A mom working from home struggles to focus during an online meeting as shouts reverberate through a bedroom wall.
“Mom, Jada’s not doing her homework.”
Perched on the side of her bed, the woman apologizes to colleagues for the interruption.
Children fight and yell. Her husband loses his job. She loses her cool.
This level of COVID-19 stress is reality for many families, and Kaiser Permanente Northern California Educational Theatre has captured the moment.
Theater Reinvented Online
Sidelined from giving live performances for the time being, the theater group reinvented itself over the summer with new online video programming that depicts and offers help for the tension, despair, and chaos of life in the pandemic.
The video of the mom who struggles to hold it all together is part of Resilience in School Environments: Understanding and Practice for educators, also known as Rise Up for the New Reality. It is one of 17 new virtual performances across 5 educational theater programs scripted and filmed specifically to help young people and teachers navigate physical and mental health issues during a major pandemic.
“We’re still trying to help young people, help them make good choices, and get them the support they need,” said Regina Dwerlkotte, Educational Theatre director. “Everything about this is not what we usually do, but it is exciting.”
Dwerlkotte said actors and producers re-wrote and filmed most of the shows over the summer.
“We worked very hard, and there was very little time off,” she said.
‘Webisodes’ and Workshops
All 4 of the group’s core productions for students, The Best Me, Peace Signs, Nightmare on Puberty St., and Ghosted, now offer schools in Northern California free “webisodes” they can watch any time, followed by live, interactive workshops with the actors.
The newest production, Ghosted, started as live theater last year. It is now a 30-minute video showing a single day in the life of 4 high school students as they learn to adapt to remote learning and struggle to connect with others while social distancing.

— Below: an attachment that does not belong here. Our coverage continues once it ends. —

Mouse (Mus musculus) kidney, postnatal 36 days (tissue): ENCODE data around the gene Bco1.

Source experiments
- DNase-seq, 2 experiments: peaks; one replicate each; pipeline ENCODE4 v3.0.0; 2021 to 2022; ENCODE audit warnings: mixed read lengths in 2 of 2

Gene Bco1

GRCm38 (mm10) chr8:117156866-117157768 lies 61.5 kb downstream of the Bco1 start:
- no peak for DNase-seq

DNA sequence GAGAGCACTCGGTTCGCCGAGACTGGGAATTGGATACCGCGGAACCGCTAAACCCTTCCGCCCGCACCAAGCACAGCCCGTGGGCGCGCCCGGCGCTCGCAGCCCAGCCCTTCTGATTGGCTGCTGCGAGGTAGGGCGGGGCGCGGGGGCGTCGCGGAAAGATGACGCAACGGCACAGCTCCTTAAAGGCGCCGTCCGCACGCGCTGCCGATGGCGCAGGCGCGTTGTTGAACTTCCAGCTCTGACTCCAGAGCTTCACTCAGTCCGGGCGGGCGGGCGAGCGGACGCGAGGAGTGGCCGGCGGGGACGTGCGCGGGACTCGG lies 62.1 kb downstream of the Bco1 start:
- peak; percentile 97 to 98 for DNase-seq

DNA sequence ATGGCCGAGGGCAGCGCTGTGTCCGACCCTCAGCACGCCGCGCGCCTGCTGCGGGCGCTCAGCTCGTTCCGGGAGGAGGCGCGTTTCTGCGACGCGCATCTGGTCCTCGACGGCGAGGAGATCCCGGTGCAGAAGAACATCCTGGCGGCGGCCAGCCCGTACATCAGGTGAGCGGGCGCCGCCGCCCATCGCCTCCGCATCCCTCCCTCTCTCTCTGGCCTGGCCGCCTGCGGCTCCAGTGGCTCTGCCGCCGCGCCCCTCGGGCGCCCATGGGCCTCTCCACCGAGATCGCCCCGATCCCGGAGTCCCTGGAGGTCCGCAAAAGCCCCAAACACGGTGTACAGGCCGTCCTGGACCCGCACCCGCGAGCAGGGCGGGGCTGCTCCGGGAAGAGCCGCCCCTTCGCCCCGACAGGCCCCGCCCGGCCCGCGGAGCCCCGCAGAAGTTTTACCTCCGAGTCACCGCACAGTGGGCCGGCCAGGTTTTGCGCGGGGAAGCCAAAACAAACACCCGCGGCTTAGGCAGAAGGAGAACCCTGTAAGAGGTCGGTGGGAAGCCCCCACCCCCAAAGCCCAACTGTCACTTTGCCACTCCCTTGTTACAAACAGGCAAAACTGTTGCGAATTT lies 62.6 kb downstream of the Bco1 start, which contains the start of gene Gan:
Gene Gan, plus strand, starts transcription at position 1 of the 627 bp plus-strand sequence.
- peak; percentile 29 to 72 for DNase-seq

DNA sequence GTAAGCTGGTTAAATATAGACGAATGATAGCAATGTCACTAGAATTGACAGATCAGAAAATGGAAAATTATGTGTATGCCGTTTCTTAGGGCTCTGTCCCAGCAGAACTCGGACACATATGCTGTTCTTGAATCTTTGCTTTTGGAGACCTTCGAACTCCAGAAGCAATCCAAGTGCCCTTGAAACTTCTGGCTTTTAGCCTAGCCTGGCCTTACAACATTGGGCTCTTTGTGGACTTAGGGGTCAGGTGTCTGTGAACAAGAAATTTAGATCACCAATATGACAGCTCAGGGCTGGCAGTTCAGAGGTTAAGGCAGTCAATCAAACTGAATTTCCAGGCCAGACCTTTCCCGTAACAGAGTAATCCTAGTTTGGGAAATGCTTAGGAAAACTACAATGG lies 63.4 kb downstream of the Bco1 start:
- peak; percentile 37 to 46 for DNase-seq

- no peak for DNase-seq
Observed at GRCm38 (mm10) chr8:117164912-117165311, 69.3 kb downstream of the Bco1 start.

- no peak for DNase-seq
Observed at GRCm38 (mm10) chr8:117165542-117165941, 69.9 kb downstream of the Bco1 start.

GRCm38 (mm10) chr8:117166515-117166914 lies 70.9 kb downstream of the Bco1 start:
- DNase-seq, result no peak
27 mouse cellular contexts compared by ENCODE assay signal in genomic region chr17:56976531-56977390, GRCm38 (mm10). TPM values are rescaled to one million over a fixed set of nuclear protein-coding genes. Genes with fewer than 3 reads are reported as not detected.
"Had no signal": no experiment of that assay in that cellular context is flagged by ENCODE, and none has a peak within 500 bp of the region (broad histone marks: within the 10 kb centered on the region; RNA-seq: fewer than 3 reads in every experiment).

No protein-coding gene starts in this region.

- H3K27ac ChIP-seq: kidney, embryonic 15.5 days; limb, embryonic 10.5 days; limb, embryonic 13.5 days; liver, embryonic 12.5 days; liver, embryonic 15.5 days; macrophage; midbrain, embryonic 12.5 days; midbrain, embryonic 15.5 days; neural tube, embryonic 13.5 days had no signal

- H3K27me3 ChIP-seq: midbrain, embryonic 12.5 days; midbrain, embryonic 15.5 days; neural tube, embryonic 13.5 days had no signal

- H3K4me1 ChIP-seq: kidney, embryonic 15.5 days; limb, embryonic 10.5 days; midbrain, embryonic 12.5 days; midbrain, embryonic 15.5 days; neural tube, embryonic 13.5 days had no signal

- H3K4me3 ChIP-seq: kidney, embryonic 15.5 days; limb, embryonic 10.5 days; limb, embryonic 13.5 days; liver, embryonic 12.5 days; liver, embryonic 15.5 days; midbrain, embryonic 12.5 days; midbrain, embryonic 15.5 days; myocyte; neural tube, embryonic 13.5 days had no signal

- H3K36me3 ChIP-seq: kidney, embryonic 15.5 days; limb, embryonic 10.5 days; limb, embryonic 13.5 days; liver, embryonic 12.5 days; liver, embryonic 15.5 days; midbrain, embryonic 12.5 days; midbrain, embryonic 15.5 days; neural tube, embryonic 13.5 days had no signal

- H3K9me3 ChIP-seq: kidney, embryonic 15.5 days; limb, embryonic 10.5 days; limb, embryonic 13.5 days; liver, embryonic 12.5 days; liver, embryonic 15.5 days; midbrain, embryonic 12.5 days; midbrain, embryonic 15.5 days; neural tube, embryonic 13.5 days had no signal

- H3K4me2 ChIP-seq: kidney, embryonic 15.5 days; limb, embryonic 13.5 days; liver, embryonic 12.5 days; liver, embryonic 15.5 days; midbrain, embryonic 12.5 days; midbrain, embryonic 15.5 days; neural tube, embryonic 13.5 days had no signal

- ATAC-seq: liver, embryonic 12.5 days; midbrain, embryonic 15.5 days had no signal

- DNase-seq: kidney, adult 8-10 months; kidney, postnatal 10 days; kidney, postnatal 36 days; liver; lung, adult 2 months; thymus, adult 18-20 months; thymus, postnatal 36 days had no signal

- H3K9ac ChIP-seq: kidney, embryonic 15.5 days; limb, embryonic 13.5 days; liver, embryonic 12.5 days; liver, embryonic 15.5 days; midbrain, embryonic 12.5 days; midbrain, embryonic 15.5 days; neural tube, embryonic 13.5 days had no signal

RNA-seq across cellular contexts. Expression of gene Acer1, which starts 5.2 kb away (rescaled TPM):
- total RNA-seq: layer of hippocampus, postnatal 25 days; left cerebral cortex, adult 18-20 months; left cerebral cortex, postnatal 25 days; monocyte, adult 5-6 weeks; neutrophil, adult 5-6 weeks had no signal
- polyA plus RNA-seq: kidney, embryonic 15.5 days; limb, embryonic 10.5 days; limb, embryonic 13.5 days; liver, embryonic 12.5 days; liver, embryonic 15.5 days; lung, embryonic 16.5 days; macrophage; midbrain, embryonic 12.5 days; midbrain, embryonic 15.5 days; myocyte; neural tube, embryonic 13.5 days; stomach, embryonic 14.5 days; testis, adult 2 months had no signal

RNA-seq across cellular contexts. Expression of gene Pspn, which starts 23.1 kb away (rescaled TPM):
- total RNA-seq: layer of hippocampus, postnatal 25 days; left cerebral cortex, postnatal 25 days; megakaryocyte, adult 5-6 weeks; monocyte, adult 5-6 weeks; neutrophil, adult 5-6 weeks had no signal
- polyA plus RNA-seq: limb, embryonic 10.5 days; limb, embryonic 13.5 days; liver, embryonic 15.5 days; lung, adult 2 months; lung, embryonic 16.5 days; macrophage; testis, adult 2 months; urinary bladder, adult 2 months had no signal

“It really was quite amazing to see how Ghosted was adapted from the physical performance to a 100% virtual performance,” said Irvington High School health teacher Julien Goulet. “And the quality of the follow-up workshop was phenomenal. The open, caring environment really facilitated honest communication.”
Since school started in September, Educational Theatre productions have been viewed around 54,000 times.
The shows still teach kids how to deal with a range of growing up issues like changing bodies, abuse, mental health, and suicide. But they are now set in a pandemic world where the usual pitfalls are amplified. A Centers for Disease Control and Prevention survey of adults in June found that 40% of respondents reported at least one mental health symptom related to COVID-19 including about 31% with anxiety or depression, 26% with a trauma or stress-related disorder, 13% who started or increased substance use, and 10% who seriously considered suicide.
In the new online workshops, actors facilitate “bridging conversations” with students who are experiencing mental health issues such as risky sexual or drug-related behavior. The actors offer a bridge to a trusted teacher or mental health professional. One unexpected yet positive aspect of going online, said Dwerlkotte, is that kids are more inclined to come forward with a problem in an anonymous chat.
“The anonymity of chatting online is good for them,” she said. “They can approach a performer if they are feeling in danger or are a danger to themselves, and then we can bridge them to adults.”
Dwerlkotte said she hopes the new offerings do a good job of holding a mirror to youth and what they are experiencing right now.
“Students are just so much more stressed and depressed right now,” she said. “We’re acknowledging that’s what is going on in their lives and talking about it openly and giving them tools to cope with that situation.”